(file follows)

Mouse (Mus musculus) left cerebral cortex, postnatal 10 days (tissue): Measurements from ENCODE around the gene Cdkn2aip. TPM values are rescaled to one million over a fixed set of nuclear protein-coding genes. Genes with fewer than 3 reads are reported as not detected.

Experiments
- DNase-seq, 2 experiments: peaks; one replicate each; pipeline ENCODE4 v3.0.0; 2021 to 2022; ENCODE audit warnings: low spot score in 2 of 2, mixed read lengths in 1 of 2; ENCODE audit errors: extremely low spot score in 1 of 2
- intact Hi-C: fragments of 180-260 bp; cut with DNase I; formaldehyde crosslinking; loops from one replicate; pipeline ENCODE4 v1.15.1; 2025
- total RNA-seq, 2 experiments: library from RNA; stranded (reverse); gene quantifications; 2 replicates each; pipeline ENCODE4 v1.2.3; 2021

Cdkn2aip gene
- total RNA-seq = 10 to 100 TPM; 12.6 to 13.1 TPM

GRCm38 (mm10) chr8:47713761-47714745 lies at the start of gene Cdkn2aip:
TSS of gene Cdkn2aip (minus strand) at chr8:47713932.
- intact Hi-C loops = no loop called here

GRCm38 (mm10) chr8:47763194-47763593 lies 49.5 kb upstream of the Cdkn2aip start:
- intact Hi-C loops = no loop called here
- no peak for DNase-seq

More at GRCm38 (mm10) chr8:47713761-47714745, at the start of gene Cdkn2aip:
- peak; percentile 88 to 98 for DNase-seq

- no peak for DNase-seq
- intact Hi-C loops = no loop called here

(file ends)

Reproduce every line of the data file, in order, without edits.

Mouse (Mus musculus) left cerebral cortex, postnatal 10 days (tissue): Measurements from ENCODE around the gene Cdkn2aip. TPM values are rescaled to one million over a fixed set of nuclear protein-coding genes. Genes with fewer than 3 reads are reported as not detected.

Experiments
- DNase-seq, 2 experiments: peaks; one replicate each; pipeline ENCODE4 v3.0.0; 2021 to 2022; ENCODE audit warnings: low spot score in 2 of 2, mixed read lengths in 1 of 2; ENCODE audit errors: extremely low spot score in 1 of 2
- intact Hi-C: fragments of 180-260 bp; cut with DNase I; formaldehyde crosslinking; loops from one replicate; pipeline ENCODE4 v1.15.1; 2025
- total RNA-seq, 2 experiments: library from RNA; stranded (reverse); gene quantifications; 2 replicates each; pipeline ENCODE4 v1.2.3; 2021

Cdkn2aip gene
- total RNA-seq = 10 to 100 TPM; 12.6 to 13.1 TPM

GRCm38 (mm10) chr8:47713761-47714745 lies at the start of gene Cdkn2aip:
TSS of gene Cdkn2aip (minus strand) at chr8:47713932.
- intact Hi-C loops = no loop called here

GRCm38 (mm10) chr8:47763194-47763593 lies 49.5 kb upstream of the Cdkn2aip start:
- intact Hi-C loops = no loop called here
- no peak for DNase-seq

More at GRCm38 (mm10) chr8:47713761-47714745, at the start of gene Cdkn2aip:
- peak; percentile 88 to 98 for DNase-seq

- no peak for DNase-seq
- intact Hi-C loops = no loop called here